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Utah concealed weapons permits now invalid in N.M.

Published April 25, 2010 8:29 pm

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This is an archived article that was published on sltrib.com in 2010, and information in the article may be outdated. It is provided only for personal research purposes and may not be reprinted.

New Mexico is no longer recognizing Utah's concealed carry licenses in New Mexico, saying Utah's license requirements don't meet New Mexico standards.

A license to carry a concealed weapon requires significantly less training in Utah than in New Mexico, state Public Safety Secretary John Denko said. That raises special questions when New Mexico residents come to Utah to get their licenses, Denko said.

In the 2008-2009 budget year, Utah issued more permits to out-of-state residents than to Utahns.

New Mexico won't recognize another state's license unless its rules are as stringent as New Mexico's, Denko said.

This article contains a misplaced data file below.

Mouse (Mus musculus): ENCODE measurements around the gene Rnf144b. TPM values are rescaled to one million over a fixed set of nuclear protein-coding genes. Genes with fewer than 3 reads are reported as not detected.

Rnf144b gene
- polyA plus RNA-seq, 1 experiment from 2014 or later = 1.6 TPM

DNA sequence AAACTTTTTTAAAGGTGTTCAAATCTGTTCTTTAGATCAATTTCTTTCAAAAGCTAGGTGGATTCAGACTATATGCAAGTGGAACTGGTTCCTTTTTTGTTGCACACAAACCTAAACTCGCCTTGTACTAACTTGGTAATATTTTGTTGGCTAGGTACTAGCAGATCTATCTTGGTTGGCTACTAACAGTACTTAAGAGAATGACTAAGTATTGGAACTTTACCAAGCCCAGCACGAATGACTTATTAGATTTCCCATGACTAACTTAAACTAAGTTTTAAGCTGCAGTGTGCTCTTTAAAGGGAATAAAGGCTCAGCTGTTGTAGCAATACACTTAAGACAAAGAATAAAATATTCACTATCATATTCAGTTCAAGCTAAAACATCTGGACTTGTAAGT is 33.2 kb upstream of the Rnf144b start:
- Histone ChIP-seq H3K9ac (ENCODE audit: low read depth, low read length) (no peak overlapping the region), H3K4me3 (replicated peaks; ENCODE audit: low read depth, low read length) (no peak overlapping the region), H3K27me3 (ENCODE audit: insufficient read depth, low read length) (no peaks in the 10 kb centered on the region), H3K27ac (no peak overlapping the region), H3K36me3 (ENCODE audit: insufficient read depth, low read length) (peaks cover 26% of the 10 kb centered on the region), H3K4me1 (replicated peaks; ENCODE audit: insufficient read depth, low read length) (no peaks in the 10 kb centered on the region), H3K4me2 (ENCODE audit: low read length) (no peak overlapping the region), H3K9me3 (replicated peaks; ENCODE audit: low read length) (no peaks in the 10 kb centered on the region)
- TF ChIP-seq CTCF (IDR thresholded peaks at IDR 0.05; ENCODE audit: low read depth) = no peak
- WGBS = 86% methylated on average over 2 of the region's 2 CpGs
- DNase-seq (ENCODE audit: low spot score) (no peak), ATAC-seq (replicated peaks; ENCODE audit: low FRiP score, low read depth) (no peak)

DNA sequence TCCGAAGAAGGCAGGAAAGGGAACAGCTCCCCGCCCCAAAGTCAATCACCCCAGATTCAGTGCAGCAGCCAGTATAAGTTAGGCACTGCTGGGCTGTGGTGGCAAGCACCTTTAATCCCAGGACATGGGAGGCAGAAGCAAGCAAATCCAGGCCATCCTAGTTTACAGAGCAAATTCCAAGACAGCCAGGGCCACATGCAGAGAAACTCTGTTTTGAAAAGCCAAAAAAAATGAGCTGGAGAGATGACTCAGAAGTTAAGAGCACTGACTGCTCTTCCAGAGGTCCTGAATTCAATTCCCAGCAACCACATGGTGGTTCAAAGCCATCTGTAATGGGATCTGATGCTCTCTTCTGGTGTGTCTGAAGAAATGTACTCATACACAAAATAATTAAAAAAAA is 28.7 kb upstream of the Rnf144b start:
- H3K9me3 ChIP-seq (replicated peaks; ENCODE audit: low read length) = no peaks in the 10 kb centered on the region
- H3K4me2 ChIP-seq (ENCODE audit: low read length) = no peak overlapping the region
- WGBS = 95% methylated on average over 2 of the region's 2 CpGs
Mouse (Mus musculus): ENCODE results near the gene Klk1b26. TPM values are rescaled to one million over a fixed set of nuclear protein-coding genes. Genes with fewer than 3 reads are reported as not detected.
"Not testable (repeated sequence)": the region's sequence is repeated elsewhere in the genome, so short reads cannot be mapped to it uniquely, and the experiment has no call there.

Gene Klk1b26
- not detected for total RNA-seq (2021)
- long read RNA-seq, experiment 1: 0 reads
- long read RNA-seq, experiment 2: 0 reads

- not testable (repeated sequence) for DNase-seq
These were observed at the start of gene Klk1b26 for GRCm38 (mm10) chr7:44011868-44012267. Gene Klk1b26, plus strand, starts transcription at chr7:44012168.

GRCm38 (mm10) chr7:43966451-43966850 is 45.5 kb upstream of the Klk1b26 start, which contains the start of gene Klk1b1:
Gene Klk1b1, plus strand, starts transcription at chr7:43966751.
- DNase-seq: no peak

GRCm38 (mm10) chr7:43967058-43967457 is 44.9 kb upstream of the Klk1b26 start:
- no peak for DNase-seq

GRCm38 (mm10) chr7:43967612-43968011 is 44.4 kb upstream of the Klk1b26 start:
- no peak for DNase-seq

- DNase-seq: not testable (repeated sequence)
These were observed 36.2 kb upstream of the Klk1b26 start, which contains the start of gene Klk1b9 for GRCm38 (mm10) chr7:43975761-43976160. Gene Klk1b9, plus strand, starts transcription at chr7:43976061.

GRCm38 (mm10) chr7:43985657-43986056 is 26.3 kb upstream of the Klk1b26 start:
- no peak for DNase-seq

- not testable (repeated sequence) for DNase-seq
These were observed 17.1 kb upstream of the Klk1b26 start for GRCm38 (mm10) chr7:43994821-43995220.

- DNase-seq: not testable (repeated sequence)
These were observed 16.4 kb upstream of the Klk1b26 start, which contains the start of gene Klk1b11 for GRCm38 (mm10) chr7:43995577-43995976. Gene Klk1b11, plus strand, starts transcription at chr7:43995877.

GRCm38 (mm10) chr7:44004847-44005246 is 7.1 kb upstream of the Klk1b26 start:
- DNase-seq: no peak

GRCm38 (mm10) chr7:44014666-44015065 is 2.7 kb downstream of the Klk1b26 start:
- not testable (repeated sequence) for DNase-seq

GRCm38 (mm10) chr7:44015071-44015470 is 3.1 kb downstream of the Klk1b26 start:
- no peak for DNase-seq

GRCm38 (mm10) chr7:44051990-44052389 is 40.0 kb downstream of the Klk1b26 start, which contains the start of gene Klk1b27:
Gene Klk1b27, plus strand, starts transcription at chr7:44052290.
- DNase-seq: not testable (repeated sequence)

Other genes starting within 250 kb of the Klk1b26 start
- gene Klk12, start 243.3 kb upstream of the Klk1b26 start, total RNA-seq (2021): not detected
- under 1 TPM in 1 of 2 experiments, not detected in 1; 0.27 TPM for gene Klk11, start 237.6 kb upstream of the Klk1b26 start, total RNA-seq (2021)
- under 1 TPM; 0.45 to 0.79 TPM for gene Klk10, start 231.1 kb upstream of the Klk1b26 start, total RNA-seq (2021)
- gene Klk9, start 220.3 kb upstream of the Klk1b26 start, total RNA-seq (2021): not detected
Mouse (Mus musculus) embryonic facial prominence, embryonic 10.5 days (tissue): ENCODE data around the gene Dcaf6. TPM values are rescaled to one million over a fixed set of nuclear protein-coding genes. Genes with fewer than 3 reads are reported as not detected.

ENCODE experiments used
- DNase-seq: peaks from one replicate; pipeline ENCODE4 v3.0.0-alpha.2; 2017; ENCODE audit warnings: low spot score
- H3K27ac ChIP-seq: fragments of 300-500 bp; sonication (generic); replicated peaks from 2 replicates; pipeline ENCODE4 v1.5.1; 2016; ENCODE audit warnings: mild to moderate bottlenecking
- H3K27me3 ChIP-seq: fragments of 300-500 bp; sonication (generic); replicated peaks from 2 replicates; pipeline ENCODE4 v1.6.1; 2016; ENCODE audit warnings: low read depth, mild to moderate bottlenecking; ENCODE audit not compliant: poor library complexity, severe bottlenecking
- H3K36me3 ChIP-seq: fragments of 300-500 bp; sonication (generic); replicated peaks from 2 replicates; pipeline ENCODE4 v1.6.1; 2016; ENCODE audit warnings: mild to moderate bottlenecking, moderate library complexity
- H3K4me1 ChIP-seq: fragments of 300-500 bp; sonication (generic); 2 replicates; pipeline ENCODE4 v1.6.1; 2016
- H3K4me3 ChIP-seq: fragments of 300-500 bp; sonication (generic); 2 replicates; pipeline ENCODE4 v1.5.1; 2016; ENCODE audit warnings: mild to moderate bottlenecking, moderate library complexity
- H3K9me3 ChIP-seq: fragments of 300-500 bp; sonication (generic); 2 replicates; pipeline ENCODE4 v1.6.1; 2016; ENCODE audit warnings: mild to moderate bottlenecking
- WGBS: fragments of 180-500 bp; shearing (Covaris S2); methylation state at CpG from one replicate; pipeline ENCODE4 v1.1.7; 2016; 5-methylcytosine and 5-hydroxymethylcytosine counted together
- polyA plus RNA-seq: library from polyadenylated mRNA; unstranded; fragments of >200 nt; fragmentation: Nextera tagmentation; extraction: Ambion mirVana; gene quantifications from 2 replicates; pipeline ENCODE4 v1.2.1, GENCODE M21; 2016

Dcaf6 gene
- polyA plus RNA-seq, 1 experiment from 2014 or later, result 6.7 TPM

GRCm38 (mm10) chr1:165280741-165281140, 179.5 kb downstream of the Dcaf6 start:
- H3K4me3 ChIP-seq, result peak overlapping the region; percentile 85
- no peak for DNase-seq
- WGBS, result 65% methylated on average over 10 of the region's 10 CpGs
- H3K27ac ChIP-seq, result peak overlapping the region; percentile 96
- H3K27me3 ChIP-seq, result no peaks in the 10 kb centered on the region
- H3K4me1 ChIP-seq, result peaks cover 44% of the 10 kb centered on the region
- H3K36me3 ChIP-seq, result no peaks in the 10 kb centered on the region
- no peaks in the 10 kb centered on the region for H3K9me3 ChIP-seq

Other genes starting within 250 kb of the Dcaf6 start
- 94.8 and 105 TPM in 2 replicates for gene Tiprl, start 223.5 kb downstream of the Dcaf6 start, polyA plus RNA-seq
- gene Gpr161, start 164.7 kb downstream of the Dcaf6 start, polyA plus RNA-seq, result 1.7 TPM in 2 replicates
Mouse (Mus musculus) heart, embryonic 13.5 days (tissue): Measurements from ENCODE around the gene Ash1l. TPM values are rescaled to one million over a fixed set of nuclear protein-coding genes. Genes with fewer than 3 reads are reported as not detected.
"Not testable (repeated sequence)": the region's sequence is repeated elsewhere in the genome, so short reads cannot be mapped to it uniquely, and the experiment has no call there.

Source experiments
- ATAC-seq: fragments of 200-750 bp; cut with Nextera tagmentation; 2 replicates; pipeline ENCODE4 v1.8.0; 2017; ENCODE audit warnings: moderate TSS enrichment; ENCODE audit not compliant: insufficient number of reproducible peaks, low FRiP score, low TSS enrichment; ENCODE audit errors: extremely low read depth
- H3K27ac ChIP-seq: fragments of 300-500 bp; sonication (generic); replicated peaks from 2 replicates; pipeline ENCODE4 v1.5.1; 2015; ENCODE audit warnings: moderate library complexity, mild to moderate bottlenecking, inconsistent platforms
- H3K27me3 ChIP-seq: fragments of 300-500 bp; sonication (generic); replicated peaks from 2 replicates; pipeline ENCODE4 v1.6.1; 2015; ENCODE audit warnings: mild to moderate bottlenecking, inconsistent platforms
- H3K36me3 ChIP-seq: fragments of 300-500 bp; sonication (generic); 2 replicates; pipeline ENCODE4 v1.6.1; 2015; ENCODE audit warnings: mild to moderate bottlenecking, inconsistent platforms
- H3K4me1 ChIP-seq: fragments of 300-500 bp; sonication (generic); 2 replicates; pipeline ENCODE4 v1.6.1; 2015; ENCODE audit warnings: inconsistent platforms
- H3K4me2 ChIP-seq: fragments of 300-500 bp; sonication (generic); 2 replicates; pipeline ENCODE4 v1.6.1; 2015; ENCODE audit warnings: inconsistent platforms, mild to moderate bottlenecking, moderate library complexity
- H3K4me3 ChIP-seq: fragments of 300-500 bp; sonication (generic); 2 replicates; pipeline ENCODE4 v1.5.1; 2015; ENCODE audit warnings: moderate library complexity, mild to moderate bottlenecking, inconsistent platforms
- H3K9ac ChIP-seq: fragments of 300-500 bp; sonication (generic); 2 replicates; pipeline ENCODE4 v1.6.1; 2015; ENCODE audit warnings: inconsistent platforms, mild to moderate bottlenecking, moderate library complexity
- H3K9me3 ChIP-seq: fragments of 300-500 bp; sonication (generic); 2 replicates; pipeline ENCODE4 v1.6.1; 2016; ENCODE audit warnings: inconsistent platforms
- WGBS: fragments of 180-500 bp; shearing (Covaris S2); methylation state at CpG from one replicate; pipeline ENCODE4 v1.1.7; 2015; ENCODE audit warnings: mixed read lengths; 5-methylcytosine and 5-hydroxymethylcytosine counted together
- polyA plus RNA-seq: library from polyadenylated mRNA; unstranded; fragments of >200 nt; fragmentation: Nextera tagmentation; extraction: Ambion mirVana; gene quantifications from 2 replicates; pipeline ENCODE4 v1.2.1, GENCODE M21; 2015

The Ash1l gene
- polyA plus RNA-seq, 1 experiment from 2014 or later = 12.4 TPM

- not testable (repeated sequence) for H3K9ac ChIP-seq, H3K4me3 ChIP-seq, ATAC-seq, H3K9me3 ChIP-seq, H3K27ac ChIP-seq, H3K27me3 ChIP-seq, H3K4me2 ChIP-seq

The decision leaves Utah license-holders with 32 states where their permits are recognized. In July, Nevada stopped recognizing Utah permits because Utah does not require applicants to prove their proficiency with a live-fire test at a shooting range.

New Mexico's denial is "merely [an] affirmation of each state's right to limit its acceptance of out of state permits," wrote Clark Aposhian, chairman of the Utah Shooting Sports Council.

However, Aposhian added that there is "wisdom" in nationwide recognition of all states' gun licenses, "the same as all states recognize all drivers licenses even though requirements vary for those and traffic laws differ in each state."

"There is no evidence that different administrative requirements for permits reflect any difference in accident rates or illegal behavior by permit holders," Aposhian said.

New Mexico is reviewing licenses of 18 other states it now recognizes on an informal basis: Alaska, Arizona, Colorado, Delaware, Florida, Kentucky, Michigan, Minnesota, Missouri, Montana, North Carolina, North Dakota, Ohio, Oklahoma, South Carolina, Tennessee, Virginia and Wyoming.

New Mexico intends to enter into written agreements with other states to ensure compliance with its own requirements.

New Mexico officials say a written reciprocity agreement with Texas will not be changed.

Tribune reporter Erin Alberty contributed to this story.

Utah concealed weapons permits now invalid in N.M.